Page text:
Bears Ears National Monument got its adorable name because of a pair of geological formations that look like, well, a bear's ears — but even with all of that adorableness, this national monument is the one most mired in controversy. It's extremely remote, and five local Native American tribes spent years lobbying for it to be officially protected because of the archaeological sites and tribal artifacts that are included within it.

However, it's also in a very poor area of Utah, and it's near where an oil company is looking to drill. Conservatives say that giving it protected status was unfair to those who could benefit from that potential development. When they say anything about "land grabs," though, which they have, just remember that it was federally-owned land to begin with. Bears Ears is the first monument that Zinke will review, and if indeed he does decide that it needs to be shrunk, the Native American groups who fought for it in the beginning will be there to rehash that fight again.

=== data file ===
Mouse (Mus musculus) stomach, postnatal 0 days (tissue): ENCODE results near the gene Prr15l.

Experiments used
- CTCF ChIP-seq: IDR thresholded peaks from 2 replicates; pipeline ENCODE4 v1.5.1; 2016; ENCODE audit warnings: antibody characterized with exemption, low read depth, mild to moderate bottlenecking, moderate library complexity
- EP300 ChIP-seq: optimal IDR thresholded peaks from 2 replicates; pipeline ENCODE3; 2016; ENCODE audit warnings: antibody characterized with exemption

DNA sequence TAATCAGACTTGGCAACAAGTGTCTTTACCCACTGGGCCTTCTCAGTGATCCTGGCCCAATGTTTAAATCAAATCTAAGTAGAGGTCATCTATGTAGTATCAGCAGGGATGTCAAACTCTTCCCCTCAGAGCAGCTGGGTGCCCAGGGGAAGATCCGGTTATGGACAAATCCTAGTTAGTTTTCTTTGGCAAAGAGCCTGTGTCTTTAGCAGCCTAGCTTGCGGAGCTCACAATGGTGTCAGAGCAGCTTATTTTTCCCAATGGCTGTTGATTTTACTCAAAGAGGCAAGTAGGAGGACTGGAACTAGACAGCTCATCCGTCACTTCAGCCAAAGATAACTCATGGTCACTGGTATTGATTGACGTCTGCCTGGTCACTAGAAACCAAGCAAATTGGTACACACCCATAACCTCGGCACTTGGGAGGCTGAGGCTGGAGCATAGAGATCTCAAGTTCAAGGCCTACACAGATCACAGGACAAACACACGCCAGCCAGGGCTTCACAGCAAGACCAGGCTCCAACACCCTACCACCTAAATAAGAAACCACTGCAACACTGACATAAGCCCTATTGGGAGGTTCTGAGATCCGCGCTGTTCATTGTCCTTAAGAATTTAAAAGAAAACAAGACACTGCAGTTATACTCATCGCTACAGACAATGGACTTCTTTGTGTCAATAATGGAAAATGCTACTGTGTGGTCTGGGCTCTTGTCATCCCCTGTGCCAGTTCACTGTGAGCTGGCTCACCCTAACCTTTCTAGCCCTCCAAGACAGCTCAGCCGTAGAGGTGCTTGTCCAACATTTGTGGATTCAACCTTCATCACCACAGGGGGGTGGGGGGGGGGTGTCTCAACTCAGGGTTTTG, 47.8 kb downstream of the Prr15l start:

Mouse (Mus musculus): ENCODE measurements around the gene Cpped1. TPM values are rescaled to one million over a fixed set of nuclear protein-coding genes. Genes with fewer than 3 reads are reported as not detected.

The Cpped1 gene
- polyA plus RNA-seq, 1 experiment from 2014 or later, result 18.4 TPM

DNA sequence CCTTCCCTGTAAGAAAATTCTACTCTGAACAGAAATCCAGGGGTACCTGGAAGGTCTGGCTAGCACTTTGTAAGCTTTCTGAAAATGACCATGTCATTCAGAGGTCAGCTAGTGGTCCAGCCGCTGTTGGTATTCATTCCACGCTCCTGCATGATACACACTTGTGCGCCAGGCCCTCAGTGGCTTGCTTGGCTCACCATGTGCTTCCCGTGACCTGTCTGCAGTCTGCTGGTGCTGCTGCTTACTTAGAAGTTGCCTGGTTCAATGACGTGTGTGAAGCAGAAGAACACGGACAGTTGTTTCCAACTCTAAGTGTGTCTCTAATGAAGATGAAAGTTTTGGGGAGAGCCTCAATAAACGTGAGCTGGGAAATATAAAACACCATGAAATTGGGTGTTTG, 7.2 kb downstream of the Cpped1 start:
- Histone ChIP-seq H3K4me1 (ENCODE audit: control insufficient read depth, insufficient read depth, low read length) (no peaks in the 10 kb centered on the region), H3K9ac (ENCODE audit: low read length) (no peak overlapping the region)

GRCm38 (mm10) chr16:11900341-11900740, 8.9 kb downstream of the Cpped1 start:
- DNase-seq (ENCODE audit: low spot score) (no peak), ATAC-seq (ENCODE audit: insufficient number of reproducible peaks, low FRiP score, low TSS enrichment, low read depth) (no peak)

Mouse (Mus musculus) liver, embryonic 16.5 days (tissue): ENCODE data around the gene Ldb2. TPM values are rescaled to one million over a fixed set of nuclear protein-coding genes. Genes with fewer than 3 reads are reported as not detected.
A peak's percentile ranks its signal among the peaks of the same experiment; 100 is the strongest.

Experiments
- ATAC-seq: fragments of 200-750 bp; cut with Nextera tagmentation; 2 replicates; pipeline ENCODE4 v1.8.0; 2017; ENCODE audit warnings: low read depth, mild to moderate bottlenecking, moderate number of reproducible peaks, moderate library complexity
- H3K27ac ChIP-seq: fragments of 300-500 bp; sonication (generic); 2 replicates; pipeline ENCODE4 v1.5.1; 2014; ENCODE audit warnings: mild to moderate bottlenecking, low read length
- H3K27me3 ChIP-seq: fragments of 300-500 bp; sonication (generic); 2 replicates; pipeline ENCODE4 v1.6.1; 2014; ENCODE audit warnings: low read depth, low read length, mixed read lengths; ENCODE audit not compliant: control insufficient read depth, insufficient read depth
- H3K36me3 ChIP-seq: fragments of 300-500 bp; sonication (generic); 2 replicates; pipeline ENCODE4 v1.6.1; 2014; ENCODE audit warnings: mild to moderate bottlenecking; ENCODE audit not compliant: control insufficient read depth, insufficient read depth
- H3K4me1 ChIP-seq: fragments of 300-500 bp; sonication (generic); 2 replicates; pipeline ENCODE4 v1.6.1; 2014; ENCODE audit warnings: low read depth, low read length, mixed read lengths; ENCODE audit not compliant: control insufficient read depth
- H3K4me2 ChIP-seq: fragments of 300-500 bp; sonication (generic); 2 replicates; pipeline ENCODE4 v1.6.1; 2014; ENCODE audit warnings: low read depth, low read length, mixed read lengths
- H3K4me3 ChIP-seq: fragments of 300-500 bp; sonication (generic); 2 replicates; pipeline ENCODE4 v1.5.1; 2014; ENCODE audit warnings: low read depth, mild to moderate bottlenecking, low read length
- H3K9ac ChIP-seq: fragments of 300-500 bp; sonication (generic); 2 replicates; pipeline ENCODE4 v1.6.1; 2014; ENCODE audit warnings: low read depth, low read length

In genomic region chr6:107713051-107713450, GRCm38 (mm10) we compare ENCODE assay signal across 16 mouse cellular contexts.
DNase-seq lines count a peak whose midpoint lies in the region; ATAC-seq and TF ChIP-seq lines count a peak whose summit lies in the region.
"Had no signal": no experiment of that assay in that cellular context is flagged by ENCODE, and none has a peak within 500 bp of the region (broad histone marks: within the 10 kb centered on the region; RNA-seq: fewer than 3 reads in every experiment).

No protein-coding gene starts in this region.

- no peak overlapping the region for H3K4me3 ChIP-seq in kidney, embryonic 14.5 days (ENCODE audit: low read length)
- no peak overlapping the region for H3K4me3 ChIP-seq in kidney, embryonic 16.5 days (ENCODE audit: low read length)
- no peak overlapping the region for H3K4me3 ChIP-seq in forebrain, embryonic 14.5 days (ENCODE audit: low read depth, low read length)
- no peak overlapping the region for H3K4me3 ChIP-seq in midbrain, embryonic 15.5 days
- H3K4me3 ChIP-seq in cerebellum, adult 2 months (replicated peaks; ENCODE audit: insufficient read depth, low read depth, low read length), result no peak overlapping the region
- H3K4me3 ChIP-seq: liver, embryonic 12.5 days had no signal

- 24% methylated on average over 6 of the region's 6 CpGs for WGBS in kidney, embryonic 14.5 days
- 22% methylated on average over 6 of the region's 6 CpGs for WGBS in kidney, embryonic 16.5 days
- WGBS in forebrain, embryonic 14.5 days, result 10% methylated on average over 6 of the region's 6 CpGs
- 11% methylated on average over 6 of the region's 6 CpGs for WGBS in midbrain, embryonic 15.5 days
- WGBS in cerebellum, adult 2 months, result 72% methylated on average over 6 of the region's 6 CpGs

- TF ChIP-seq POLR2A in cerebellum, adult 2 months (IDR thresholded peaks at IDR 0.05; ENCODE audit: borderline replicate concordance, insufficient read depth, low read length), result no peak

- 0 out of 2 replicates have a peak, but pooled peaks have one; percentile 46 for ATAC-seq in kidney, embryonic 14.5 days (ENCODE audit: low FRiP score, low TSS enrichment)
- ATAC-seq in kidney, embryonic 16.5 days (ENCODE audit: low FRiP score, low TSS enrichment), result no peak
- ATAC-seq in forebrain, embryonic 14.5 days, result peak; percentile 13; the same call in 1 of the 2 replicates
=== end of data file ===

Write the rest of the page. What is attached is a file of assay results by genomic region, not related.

Grand Staircase-Escalante National Monument, Utah

Grand Staircase-Escalante National Monument, also in Utah, has been another source of anger since President Clinton designated it as such in 1996. Clinton could have been a bit more transparent about the process; he didn't tell Utah's congressional representatives that he was creating it until it was already done — and there just so happened to be a vein of coal there. There's speculation that the whole executive order is just meant to go after these two monuments — but these would be a lot to lose. Grand Staircase is home to an astounding range of geological features, and it would be incredibly short-sighted to destroy any of them just in the pursuit of some coal.